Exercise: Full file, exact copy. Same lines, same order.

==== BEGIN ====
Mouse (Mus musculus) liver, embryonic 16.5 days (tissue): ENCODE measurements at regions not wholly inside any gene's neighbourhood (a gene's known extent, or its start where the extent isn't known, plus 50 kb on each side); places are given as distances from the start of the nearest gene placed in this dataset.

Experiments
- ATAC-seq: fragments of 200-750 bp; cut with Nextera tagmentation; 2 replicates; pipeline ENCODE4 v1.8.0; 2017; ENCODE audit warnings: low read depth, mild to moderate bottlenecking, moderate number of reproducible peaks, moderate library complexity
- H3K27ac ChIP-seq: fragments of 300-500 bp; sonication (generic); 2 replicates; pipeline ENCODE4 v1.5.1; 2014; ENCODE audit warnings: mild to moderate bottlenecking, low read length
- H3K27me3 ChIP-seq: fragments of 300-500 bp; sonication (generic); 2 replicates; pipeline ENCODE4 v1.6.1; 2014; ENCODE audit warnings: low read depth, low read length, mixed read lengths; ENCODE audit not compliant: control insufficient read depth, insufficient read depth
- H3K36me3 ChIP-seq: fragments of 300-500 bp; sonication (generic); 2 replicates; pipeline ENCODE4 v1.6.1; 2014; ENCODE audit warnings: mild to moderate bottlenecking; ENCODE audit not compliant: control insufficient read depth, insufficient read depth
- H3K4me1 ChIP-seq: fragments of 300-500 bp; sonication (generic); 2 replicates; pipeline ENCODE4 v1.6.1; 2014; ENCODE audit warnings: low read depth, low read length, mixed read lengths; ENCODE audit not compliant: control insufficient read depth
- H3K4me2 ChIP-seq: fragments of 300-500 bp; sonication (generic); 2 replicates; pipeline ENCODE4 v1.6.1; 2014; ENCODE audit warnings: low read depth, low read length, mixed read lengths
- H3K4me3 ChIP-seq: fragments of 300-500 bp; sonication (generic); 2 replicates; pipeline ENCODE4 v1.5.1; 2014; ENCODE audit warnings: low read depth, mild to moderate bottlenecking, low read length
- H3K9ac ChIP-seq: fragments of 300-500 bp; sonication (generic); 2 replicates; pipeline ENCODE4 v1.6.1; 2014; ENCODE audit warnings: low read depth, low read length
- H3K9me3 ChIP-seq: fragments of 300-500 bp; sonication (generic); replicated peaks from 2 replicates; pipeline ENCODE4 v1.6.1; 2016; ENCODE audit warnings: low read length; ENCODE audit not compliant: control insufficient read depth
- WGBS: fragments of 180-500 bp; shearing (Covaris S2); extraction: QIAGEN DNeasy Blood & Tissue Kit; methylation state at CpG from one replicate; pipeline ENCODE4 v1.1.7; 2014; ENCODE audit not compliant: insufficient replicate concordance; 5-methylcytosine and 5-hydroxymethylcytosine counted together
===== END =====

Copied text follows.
Mouse (Mus musculus) liver, embryonic 16.5 days (tissue): ENCODE measurements at regions not wholly inside any gene's neighbourhood (a gene's known extent, or its start where the extent isn't known, plus 50 kb on each side); places are given as distances from the start of the nearest gene placed in this dataset.

Experiments
- ATAC-seq: fragments of 200-750 bp; cut with Nextera tagmentation; 2 replicates; pipeline ENCODE4 v1.8.0; 2017; ENCODE audit warnings: low read depth, mild to moderate bottlenecking, moderate number of reproducible peaks, moderate library complexity
- H3K27ac ChIP-seq: fragments of 300-500 bp; sonication (generic); 2 replicates; pipeline ENCODE4 v1.5.1; 2014; ENCODE audit warnings: mild to moderate bottlenecking, low read length
- H3K27me3 ChIP-seq: fragments of 300-500 bp; sonication (generic); 2 replicates; pipeline ENCODE4 v1.6.1; 2014; ENCODE audit warnings: low read depth, low read length, mixed read lengths; ENCODE audit not compliant: control insufficient read depth, insufficient read depth
- H3K36me3 ChIP-seq: fragments of 300-500 bp; sonication (generic); 2 replicates; pipeline ENCODE4 v1.6.1; 2014; ENCODE audit warnings: mild to moderate bottlenecking; ENCODE audit not compliant: control insufficient read depth, insufficient read depth
- H3K4me1 ChIP-seq: fragments of 300-500 bp; sonication (generic); 2 replicates; pipeline ENCODE4 v1.6.1; 2014; ENCODE audit warnings: low read depth, low read length, mixed read lengths; ENCODE audit not compliant: control insufficient read depth
- H3K4me2 ChIP-seq: fragments of 300-500 bp; sonication (generic); 2 replicates; pipeline ENCODE4 v1.6.1; 2014; ENCODE audit warnings: low read depth, low read length, mixed read lengths
- H3K4me3 ChIP-seq: fragments of 300-500 bp; sonication (generic); 2 replicates; pipeline ENCODE4 v1.5.1; 2014; ENCODE audit warnings: low read depth, mild to moderate bottlenecking, low read length
- H3K9ac ChIP-seq: fragments of 300-500 bp; sonication (generic); 2 replicates; pipeline ENCODE4 v1.6.1; 2014; ENCODE audit warnings: low read depth, low read length
- H3K9me3 ChIP-seq: fragments of 300-500 bp; sonication (generic); replicated peaks from 2 replicates; pipeline ENCODE4 v1.6.1; 2016; ENCODE audit warnings: low read length; ENCODE audit not compliant: control insufficient read depth
- WGBS: fragments of 180-500 bp; shearing (Covaris S2); extraction: QIAGEN DNeasy Blood & Tissue Kit; methylation state at CpG from one replicate; pipeline ENCODE4 v1.1.7; 2014; ENCODE audit not compliant: insufficient replicate concordance; 5-methylcytosine and 5-hydroxymethylcytosine counted together